• New Print Alert! Mear One Releases "New World Revolution"

    NEW_World REVOLUTION_eblast Mear One wood print


    Just in time for the spring season, which always ushers in plenty of transformative vibes, revered graffiti and political artist, Mear One, hits us with his first Prints on Wood released, "New World Revolution."

    Mear One is one Los Angeles' most celebrated graffiti/street art natives, having made his mark on the city throughout the allies of Melrose Ave in the 1980s, helping birth a localized culture that has since set the tone for community aesthetics in major ways. As a pioneer of his style, Mear boasts countless murals on numerous walls, giving him inarguable clout in the street realm, but as well holds an impactful fine art career-- one of the first graffiti artists to truly bridge the gap.


    New World revolution Mear One print on wood


    Mear holds his place in history as the first graffiti artist to exhibit at Melrose's infamous and highly influential 01 Gallery, as well as Silverlake's 33 1/3 Gallery, where Banksy would later debut his first North American show. Setting a new trend of blurring the lines between "high" and "low brow art," Mear acted as a early component in the art world shift.

    So to begin the spring season off with a bang, Mear greets the POW audience with his very first Prints on Woods release, entitled, "New World Revolution."


    NEW_World REVOLUTION Mear One prints on wood

    "New World Revolution" embodies strong vibes of strength and rebirth, depicting a woman -- adorned with a yellow rose playing host to a butterfly -- fist raised. In her arms, a seemingly very aware infant mirrors her raised fist, giving off feelings of full circle understanding of revolutionary inclinations. Deep-seated messages aside, the artistry showcased in the new print is totally worth a mention, with its warm shades and lush tones, Mear One makes each of those tricky brush strokes look comically simple.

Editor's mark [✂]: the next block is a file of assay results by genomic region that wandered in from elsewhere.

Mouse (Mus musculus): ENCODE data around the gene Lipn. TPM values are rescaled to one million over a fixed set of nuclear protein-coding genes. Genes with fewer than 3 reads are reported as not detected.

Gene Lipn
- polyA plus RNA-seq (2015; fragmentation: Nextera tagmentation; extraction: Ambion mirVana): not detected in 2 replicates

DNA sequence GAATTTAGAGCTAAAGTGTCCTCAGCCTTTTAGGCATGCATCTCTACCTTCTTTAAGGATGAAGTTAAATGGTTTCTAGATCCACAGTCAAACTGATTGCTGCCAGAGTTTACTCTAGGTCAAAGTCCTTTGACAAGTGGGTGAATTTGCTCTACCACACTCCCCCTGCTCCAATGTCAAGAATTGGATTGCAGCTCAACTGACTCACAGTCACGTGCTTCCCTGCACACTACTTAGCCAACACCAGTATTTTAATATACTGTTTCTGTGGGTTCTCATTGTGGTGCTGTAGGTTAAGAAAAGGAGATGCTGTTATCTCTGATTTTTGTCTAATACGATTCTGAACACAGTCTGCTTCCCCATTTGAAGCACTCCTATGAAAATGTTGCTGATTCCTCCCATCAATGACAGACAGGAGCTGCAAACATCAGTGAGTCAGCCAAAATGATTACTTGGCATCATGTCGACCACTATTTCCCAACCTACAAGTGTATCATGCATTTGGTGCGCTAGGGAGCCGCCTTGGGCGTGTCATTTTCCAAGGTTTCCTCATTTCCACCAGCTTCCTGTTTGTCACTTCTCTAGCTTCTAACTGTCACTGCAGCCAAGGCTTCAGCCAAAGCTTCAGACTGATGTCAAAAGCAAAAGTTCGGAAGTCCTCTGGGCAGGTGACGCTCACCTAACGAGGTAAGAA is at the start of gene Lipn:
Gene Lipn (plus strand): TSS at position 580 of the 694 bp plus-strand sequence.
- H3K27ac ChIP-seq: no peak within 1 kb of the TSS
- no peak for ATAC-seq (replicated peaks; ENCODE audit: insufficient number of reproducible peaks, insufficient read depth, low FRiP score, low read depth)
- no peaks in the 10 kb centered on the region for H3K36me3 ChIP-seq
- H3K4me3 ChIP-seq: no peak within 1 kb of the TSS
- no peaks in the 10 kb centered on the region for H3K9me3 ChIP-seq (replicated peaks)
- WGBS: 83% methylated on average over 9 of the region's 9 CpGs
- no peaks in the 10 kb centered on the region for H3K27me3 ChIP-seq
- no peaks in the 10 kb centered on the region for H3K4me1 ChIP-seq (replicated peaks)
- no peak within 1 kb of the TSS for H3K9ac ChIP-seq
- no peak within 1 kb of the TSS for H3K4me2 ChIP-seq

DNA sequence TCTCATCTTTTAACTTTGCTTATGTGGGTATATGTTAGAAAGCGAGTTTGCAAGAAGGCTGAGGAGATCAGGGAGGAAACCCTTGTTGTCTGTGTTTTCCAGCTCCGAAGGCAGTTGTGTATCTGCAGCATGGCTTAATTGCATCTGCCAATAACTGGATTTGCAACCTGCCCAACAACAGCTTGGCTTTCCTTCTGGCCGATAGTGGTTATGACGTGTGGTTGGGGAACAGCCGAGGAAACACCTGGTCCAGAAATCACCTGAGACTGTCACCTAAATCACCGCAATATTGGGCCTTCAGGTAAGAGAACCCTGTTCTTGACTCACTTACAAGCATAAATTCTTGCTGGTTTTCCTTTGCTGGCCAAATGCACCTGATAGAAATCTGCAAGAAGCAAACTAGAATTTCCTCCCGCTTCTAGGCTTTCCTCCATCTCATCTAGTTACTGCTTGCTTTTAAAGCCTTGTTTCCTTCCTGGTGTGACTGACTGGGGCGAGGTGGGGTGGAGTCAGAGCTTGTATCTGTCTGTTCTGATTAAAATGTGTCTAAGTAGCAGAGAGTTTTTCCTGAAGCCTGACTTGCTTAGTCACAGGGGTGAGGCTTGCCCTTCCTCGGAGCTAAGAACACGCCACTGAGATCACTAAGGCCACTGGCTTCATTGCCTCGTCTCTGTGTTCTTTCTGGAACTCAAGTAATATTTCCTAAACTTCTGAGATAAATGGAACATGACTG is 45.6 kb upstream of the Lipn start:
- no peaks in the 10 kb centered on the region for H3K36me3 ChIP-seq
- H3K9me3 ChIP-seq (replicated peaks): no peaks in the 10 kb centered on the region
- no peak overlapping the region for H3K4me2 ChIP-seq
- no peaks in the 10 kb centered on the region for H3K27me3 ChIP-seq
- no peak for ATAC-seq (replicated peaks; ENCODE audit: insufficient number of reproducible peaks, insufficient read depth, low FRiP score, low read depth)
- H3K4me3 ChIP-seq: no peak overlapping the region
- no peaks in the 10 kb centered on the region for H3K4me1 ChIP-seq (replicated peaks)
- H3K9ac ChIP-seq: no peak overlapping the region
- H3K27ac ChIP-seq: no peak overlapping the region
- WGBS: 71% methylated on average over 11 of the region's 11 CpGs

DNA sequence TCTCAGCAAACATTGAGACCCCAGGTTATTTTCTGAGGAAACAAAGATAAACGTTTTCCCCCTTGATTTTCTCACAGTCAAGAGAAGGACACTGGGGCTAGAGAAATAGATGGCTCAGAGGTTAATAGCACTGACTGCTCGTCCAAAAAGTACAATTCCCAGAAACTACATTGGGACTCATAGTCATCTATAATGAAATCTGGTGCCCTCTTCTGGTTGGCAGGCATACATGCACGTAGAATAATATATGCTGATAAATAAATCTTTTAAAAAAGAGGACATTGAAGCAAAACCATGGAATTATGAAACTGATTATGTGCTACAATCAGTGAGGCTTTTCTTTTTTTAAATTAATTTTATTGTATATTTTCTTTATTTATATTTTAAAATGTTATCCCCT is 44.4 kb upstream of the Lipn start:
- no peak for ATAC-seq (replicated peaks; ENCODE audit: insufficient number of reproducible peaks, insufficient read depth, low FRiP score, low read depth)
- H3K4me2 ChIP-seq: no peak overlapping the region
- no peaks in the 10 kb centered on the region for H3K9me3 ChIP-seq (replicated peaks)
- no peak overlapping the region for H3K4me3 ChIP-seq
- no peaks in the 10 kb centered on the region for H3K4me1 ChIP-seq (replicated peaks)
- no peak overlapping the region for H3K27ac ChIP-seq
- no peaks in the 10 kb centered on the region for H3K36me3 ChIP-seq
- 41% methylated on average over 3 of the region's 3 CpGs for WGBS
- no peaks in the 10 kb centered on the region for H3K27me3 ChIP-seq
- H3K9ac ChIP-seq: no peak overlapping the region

Hitting the streets as a 7-day timed release print this week, you can purchase "New World Revolution" beginning May 6th through May 13th by simply clicking here!

    Mear One New World Revolution wood print

  • POW Chats: A Conversation with Cartoonist and Illustrator Renee French


    Renee French is revered for her uncanny ability to work with detailed and meticulous cross-hatching illustration methods to create tiny characters and beloved cartoons with anthropomorphic tendencies. Well-known as a respected illustrator and cartoonist, Renee is as well a treasured author, constructing children's books under the pen name Rainy Dohaney for little art enthusiasts in the making. Scroll below for a conversation with Renee about her inspirations, dream oddities and more.  

    1. Hi Renee. Tell me about your first print release with POW titled "Stu." Who is this little guy, how did he come about and what's his backstory?

    Hi Kim! The whole POW process was a great experience. Stu was part of a collection of animal portraits that started with my muse, Ivey Breiman -- an incredibly cute, tiny, round, chihuahua with her tongue sticking out -- and morphed into other animals who had similar emotional pull for me. I fall in love with each character as I'm working on them. I really wish they'd just start walking around in the real world, but I guess that would be terrifying.